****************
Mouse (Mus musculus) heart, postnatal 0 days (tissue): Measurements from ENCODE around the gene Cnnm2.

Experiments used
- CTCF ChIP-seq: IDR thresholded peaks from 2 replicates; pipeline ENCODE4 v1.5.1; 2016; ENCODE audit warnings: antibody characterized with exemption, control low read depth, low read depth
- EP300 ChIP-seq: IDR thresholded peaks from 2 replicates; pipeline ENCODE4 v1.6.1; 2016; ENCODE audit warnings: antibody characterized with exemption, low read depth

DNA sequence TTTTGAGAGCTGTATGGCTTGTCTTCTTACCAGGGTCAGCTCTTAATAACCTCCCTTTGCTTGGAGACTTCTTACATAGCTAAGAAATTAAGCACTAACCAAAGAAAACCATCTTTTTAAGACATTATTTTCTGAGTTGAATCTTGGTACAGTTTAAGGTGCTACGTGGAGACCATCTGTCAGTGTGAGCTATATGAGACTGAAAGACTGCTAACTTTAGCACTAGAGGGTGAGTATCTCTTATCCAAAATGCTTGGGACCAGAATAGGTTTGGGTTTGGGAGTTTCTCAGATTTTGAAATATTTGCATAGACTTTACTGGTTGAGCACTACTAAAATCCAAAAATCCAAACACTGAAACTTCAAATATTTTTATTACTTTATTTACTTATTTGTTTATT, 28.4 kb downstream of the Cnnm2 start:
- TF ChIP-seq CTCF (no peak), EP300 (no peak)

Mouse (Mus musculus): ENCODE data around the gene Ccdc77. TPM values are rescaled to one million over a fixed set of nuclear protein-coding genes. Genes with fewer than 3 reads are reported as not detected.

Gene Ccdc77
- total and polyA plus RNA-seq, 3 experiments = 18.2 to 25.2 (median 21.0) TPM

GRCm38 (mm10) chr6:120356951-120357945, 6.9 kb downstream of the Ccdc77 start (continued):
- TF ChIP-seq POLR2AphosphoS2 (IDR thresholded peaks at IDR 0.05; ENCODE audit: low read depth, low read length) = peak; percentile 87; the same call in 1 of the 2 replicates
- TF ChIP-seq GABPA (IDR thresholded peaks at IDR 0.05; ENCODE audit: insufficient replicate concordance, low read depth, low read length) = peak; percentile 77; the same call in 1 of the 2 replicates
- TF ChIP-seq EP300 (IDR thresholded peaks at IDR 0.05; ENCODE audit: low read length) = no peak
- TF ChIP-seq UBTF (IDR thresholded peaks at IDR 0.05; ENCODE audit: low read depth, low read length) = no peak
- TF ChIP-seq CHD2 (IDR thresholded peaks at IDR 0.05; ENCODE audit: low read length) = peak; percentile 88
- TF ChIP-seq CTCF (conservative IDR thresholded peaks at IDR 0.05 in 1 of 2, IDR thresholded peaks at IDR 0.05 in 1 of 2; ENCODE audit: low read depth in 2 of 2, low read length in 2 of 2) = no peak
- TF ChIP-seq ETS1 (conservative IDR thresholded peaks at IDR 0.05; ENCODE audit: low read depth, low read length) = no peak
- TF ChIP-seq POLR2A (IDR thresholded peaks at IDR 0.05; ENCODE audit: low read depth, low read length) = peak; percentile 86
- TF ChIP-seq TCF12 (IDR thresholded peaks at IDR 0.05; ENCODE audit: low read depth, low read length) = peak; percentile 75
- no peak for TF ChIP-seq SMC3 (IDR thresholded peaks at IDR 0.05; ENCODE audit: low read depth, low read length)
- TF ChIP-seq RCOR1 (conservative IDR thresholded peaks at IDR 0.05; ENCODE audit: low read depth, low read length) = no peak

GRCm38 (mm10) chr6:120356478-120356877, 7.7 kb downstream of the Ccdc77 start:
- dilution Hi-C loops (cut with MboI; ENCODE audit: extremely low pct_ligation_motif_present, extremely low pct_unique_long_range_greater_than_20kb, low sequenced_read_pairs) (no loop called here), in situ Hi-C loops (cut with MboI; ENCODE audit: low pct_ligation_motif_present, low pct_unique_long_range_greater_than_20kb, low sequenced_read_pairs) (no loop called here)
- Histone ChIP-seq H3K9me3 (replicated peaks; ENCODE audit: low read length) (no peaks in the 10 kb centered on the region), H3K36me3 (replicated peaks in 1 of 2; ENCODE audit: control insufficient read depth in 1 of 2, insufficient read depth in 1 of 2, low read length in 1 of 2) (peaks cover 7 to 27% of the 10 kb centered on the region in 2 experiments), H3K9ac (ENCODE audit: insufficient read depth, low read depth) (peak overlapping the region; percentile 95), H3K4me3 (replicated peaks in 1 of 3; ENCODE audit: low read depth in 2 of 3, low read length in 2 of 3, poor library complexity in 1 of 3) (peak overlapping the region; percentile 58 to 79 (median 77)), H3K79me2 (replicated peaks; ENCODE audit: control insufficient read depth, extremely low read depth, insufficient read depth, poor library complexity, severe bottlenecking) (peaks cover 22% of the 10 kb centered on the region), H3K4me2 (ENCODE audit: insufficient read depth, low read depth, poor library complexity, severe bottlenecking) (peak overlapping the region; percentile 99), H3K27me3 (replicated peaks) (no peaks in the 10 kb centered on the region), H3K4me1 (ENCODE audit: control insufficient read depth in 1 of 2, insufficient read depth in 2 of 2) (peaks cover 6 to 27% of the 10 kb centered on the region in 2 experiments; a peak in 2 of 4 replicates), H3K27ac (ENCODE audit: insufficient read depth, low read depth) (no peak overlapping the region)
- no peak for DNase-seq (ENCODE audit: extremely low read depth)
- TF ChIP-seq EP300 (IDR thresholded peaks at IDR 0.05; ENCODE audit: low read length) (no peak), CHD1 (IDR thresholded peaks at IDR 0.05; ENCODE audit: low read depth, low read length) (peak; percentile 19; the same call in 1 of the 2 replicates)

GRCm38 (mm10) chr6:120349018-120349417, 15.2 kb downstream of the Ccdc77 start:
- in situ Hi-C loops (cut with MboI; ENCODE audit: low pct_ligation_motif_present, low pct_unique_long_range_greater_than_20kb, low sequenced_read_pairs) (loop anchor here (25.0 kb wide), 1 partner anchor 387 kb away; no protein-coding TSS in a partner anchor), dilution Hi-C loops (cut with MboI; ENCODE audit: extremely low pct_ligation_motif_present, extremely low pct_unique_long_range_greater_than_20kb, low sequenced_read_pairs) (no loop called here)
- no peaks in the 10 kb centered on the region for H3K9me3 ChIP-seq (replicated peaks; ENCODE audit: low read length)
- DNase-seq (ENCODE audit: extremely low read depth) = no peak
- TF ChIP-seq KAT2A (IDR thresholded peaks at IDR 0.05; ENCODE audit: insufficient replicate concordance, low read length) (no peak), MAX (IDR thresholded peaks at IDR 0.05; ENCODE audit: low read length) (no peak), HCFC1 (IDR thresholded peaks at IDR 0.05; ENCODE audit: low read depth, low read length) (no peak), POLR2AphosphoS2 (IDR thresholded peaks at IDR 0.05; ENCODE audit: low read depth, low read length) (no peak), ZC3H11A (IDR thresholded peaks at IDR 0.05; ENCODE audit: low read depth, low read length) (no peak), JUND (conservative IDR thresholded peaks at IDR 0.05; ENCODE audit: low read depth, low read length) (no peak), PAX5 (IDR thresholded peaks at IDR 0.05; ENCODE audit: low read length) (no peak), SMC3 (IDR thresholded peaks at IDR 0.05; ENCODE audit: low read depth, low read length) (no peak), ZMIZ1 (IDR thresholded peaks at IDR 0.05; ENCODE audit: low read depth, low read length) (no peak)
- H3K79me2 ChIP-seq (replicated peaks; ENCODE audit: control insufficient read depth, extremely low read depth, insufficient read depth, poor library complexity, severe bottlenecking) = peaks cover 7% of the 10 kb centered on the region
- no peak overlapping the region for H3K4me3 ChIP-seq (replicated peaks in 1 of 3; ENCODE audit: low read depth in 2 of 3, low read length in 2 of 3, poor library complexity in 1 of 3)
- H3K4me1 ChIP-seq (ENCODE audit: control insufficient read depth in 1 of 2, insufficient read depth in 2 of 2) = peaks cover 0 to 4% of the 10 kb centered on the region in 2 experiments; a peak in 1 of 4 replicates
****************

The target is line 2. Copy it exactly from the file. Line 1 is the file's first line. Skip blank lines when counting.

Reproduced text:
Experiments used